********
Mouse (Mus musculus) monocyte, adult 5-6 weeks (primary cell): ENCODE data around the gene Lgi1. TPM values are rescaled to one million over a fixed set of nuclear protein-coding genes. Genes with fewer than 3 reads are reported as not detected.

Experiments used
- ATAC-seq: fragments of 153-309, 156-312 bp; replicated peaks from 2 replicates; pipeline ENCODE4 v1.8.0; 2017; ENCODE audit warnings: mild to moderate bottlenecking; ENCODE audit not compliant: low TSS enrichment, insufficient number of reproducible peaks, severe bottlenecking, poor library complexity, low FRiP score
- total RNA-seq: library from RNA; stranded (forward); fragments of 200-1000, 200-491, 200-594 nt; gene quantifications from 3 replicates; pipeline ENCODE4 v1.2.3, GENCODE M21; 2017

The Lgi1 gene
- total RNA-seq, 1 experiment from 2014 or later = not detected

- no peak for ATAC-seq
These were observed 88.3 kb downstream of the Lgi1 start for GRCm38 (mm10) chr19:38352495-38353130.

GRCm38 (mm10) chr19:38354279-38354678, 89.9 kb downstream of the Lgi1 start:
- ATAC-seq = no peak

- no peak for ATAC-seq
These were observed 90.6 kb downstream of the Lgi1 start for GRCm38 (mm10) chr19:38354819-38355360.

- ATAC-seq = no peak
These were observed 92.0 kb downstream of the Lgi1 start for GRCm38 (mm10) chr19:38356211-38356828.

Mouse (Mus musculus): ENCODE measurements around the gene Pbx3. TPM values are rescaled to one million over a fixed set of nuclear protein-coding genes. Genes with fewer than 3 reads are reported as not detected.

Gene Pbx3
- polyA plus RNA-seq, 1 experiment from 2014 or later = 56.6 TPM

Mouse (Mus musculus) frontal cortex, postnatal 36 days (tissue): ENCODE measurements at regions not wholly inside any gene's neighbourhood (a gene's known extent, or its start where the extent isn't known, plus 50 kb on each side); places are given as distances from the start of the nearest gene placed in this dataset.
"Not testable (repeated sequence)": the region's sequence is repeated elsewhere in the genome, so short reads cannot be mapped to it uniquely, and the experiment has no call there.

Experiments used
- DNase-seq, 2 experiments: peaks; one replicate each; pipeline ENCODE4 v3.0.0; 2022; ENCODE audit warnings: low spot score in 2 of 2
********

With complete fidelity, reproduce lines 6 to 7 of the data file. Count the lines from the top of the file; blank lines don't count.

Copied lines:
- total RNA-seq, 1 experiment from 2014 or later = not detected

- no peak for ATAC-seq